I think rather than trying to modularize it, it might be better
to go with my original thought of enhancing openrc.
Perhaps provide the abi interface that systemd provides
and just make things work the right way and make it modular.
Want daemon monitoring, use that module,
want logind then use that module, etc.

I think it's going to be hard enough to keep up with just
abi interface changes instead of trying to modularize
systemd every time a new version comes out. I do
expect that once they understand that their might
be competition, the changes will come hard and heavy
and let the users be damned.

But if a stable interface done right is presented then those
that have chosen to use systemd might change their mind.


On another note, anything new happening on the openrc/monit front?


And admins, it might be a good idea to split off the stuff from several pages back where openrc/monit
was being discussed and split into it's own thread, call it "systemd alternatives" or whatever.

Edit to add: this just goes to what I said about trying to keep up with systemd.
Quote:
systemd 211 Released with Major Fixes and Stability Improvements

Of course the stability is because of bugs they introduced in version 209 but that doesn't matter
it will be increasingly harder to keep up with not only bug fixes but enhancements.
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PostPosted: Thu Mar 13, 2014 7:57 am    Post subject: Reply with quote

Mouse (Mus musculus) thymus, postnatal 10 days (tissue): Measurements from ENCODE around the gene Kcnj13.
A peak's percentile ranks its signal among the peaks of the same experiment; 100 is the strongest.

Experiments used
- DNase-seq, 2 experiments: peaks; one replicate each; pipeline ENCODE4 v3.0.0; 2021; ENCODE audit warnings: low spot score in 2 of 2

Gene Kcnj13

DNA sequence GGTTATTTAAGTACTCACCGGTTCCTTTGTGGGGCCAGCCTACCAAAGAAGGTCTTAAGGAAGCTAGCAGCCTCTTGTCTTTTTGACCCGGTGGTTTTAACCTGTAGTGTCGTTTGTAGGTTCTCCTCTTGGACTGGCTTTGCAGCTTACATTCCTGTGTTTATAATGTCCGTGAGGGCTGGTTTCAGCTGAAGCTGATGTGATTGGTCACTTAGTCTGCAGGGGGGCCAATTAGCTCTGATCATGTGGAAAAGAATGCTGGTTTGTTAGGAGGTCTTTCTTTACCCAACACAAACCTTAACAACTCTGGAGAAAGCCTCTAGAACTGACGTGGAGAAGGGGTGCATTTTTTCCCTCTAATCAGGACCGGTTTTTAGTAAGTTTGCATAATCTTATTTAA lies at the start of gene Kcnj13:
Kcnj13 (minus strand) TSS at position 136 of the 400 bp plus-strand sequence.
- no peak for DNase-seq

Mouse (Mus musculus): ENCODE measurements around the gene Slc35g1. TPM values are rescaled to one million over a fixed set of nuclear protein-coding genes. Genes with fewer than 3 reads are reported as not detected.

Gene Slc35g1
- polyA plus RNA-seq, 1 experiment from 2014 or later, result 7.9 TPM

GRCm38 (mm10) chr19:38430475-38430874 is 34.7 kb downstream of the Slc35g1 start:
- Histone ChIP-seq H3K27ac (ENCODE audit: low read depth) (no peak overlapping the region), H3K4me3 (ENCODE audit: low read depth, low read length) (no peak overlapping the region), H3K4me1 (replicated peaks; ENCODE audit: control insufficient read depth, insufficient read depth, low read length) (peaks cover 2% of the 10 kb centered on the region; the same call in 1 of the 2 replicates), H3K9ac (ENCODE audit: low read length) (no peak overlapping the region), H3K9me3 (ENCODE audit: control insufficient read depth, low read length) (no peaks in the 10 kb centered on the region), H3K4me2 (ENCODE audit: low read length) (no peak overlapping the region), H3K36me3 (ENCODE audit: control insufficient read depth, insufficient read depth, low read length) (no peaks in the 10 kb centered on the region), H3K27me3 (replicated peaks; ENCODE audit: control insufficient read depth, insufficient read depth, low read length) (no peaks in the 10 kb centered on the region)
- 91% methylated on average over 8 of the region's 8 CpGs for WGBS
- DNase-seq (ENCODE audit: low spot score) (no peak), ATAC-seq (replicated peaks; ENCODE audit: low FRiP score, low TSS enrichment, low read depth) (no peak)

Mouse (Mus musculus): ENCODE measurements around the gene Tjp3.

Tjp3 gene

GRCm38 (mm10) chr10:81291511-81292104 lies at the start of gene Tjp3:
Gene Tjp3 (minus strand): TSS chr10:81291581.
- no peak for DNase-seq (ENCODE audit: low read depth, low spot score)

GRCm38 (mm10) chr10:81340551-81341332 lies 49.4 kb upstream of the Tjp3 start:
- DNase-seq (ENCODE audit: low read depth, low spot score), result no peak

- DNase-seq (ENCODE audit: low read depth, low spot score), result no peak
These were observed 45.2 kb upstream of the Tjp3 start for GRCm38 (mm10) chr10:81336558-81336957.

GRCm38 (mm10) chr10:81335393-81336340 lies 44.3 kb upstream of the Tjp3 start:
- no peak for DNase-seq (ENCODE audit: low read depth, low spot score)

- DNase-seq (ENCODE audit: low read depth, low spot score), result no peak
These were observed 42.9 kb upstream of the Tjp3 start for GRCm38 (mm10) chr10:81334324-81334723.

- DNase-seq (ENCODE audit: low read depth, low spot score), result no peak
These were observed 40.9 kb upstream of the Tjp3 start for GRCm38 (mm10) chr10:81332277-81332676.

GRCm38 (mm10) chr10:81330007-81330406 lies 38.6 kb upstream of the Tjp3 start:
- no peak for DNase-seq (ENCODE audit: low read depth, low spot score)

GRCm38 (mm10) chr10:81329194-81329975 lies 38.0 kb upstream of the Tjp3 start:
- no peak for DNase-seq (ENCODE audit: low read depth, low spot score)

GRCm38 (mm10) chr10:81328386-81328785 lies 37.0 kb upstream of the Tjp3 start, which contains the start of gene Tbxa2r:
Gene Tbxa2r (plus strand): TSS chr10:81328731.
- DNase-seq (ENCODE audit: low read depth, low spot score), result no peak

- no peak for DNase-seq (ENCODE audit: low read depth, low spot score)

NeddySeagoon wrote:
Shamus397,

Heh, no surprises there. Betamax was a superior technical solution to VHS.
VHS was better marketed.


Exactly like the Amiga was a far better technical solution than the PC, this both for their hardware than for their OS, but their marketing was as bad than their computers was good.
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PostPosted: Thu Mar 13, 2014 8:57 am    Post subject: Reply with quote

1clue wrote:
I seriously don't see why a separate process for each thing is a bad idea. A simple, discrete, interchangeable tool for each job. It's the UNIX philosophy.


im a big fan of not selling my self lies. rm has recursion functions and flags to make it do things besides just rm..... just as ping and others do..... if that really is the unix philosophy, it is extremely flawed, and NEVER adhered to. emerge has an avalanche of functions and it does them well. emerge certainly does not do 1 thing, it violates this philosophy. ill start throwing the bath water out with the baby too..... if we actually followed that flawed philosophy the package list for linux etc would be much larger. ex lspci... lspci -k becomes lspci and hwmods.
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PostPosted: Thu Mar 13, 2014 9:20 am    Post subject: Reply with quote

666threesixes666 wrote:
1clue wrote:
I seriously don't see why a separate process for each thing is a bad idea. A simple, discrete, interchangeable tool for each job. It's the UNIX philosophy.


im a big fan of not selling my self lies. rm has recursion functions and flags to make it do things besides just rm.....


rm does one thing, it removes files/directories/sockets.
The fact that it can recurse directories doesn't make it do more than one thing.
It doesn't walk your dog, it doesn't create files, it doesn't talk to remote devices.

lspci does one thing.
emerge does one thing.

That they may have subfunctions, doesn't make it do more than one thing.
One tool, one job, is the unix philosophy.

I don't know whether you really don't understand.
But in any case your description of your examples is flawed whatever your motives are.